Punjab Research Group

Dalits and the Emancipatory Sikh Religion by Raj Kumar Hans

Posted in Articles by Pippa on January 15, 2009

Presented at the University of Pennsylvania Dec 3-5, 2008 Conference
Dalit Challenges to Academic Knowledge: The Great Paradoxes


Dalits constitute about 30 per cent of Punjab population that happens to be largest propor­tion in the country, when compared with other provinces, but they occupy the lowest share in the ownership of land (2.34 per cent of the cultivated area). Mazhbis and Ramdasias, the two dalit castes among the Sikhs, particularly the Mazhbis, remain the most deprived. Evidence of untouchability against dalit Sikhs is well established. They have been forced to live in separate settlements, contemptuously called thhattis or chamarhlees, located on the western side and away from the main body of the villages. All the Sikh organisations from Sikh temples to the political party are under the control of the Jatt Sikhs. The Jatt Sikhs refuse to consider them equals even after death, by disallowing cremation of their dead in the main cremation ground of the village. Over the years such harsh caste attitude has forced the dalits to es­tablish separate gurdwaras, marriage places and cremation grounds. This seems to be the biggest paradox of Sikhism which theoretically and theologically has been characterized as ‘emancipatory’ and even sociologically as ‘revolutionary’.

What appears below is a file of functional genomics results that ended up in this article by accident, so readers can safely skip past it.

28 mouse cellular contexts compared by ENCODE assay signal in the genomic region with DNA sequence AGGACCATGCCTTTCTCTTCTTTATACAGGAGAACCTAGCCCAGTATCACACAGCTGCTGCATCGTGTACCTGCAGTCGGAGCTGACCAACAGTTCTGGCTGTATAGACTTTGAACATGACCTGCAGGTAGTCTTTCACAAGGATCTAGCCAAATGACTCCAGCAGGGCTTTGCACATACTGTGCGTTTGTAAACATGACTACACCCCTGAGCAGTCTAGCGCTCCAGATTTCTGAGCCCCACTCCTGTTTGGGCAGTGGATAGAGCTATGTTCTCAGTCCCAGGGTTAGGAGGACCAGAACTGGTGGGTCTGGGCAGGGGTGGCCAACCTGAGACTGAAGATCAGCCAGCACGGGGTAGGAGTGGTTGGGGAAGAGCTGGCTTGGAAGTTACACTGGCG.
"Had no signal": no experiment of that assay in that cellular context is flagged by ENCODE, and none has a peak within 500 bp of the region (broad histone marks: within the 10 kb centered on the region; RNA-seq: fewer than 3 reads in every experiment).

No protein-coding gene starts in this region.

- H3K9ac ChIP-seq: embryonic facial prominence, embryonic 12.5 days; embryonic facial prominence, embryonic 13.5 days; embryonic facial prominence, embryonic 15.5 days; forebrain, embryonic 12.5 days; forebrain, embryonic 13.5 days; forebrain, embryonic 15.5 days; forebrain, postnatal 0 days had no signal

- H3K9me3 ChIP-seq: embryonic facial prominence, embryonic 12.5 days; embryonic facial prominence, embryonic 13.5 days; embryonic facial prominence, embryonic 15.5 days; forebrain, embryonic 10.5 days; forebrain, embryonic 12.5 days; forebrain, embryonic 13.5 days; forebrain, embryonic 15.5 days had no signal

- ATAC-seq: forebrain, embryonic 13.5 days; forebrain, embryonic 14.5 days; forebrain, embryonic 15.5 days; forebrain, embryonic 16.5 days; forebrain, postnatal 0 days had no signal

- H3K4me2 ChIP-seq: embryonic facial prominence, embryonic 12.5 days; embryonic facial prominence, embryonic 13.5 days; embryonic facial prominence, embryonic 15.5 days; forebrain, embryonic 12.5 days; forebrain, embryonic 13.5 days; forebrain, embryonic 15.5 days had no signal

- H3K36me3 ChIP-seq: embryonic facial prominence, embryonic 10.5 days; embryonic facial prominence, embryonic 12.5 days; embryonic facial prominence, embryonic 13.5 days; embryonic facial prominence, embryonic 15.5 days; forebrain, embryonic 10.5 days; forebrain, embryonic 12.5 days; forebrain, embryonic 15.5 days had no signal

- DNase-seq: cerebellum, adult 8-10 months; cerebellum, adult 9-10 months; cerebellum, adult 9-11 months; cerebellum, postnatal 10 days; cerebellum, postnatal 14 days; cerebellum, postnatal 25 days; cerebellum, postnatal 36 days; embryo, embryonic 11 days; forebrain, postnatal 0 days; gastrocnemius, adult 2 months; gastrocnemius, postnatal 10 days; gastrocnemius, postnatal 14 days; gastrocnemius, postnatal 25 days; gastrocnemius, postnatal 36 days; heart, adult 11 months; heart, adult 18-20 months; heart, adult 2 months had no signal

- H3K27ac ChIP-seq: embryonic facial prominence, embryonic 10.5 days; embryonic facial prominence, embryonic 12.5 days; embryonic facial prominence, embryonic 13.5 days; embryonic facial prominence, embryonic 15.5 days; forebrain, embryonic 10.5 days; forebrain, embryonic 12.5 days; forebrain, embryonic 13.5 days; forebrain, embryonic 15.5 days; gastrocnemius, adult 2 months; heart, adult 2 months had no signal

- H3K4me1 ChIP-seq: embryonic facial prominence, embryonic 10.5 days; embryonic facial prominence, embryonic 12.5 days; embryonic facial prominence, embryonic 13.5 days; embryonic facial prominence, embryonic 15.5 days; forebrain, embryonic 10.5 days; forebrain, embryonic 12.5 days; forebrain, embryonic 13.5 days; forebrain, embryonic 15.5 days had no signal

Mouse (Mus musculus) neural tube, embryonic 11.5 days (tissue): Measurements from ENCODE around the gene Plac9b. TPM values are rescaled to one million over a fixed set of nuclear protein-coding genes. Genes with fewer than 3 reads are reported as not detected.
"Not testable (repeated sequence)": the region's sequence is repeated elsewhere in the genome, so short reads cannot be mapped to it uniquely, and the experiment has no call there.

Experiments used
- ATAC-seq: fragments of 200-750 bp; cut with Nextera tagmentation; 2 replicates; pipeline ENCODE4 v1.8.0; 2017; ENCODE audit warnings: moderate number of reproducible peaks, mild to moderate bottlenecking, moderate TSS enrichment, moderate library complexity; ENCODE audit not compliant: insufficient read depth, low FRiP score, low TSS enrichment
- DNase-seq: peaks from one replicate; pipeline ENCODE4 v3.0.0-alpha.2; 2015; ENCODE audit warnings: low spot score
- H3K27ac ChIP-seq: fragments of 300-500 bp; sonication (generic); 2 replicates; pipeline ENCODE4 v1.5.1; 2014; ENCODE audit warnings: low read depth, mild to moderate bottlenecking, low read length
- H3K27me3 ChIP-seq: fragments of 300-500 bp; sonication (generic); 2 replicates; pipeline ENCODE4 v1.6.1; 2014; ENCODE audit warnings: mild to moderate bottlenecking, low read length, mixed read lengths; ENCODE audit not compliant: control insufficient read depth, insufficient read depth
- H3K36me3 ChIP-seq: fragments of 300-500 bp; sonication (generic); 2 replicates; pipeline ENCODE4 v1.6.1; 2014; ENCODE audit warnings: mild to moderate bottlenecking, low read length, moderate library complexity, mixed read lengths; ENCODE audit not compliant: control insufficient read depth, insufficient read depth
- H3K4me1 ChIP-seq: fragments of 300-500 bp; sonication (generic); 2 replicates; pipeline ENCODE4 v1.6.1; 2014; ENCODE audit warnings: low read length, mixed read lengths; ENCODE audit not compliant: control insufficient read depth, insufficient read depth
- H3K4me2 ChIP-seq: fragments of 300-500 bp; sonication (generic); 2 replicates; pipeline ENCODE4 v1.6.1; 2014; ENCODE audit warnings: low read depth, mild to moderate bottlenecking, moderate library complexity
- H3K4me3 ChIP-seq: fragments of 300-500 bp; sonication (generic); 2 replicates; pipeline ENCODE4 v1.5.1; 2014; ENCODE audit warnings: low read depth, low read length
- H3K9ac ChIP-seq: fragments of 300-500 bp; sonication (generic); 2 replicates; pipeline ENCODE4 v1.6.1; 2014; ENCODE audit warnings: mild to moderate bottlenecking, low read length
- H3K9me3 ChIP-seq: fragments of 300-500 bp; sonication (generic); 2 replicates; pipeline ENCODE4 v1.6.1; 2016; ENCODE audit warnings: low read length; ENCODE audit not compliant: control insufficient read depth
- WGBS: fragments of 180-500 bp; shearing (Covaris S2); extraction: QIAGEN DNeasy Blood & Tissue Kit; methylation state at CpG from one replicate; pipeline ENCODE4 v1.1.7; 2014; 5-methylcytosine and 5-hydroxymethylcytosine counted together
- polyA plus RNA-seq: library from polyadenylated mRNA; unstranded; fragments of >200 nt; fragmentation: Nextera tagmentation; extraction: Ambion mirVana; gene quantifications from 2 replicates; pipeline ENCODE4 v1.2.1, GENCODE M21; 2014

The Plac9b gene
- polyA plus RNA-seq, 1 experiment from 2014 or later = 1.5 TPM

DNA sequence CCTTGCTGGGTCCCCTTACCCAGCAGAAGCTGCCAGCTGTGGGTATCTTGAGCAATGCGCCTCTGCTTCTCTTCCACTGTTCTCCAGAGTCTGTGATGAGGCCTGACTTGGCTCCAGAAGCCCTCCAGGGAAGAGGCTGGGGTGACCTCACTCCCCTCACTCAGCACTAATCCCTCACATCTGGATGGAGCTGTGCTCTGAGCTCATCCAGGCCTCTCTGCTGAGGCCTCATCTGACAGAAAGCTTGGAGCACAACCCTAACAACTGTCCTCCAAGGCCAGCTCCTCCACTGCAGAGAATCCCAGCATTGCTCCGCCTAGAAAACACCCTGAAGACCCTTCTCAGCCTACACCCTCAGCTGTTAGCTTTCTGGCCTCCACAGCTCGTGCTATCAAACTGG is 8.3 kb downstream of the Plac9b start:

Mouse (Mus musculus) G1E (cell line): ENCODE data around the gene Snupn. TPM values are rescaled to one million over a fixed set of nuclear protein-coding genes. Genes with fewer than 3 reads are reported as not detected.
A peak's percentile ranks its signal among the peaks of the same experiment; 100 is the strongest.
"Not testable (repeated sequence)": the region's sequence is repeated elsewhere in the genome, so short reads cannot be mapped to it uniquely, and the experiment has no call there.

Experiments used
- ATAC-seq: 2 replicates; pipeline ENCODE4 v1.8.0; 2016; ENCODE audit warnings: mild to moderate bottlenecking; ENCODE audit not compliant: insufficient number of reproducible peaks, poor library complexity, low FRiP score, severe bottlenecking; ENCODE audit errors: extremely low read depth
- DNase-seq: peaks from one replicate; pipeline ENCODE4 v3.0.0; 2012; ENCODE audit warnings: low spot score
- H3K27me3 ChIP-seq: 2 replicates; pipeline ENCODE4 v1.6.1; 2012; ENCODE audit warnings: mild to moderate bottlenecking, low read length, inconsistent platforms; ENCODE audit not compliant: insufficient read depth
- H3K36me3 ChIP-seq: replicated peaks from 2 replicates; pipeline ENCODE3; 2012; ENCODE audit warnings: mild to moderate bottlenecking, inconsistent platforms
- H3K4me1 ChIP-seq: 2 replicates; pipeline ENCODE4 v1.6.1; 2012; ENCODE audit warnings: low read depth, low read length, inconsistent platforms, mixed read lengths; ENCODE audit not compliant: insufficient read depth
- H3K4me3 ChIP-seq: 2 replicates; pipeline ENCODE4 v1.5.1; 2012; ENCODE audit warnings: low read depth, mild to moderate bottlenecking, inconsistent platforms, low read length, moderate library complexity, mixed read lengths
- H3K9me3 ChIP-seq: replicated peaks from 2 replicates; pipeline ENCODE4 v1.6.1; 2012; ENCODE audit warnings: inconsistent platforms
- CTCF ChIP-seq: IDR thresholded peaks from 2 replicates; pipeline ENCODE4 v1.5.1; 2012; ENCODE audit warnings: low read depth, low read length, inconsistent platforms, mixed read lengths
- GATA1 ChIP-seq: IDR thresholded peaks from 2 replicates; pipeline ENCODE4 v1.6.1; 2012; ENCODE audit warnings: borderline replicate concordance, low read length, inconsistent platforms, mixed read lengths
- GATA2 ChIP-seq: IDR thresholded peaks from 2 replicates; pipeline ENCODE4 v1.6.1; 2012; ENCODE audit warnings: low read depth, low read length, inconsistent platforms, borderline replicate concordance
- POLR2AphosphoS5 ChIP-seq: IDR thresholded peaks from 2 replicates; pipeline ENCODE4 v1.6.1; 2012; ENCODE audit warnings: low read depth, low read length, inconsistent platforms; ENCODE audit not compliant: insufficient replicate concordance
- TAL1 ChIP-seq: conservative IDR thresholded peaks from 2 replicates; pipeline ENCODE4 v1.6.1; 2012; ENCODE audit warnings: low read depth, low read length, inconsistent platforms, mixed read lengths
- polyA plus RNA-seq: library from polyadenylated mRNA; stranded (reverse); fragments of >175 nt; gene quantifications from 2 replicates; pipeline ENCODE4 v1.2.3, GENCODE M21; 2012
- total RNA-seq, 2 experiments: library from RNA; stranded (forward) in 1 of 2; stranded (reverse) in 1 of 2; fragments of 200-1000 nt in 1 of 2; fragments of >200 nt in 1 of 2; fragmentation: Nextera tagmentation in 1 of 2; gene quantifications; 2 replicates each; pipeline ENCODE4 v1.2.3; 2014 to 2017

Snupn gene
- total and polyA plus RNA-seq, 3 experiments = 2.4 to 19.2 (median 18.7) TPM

Please find attached the full paper: dalits-and-the-emancipatory-sikhism-rajkumarhans-2008

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One Response

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  1. Shukra said, on February 23, 2009 at 10:15 pm

    Raj Kumar Hans’s paper is excellent. More research is needed to address the question of why Dalits participated at certain junctures in Sikh history and why they did not join earlier on. Also how was it possible for Brahminical ideology to make a startling comeback.

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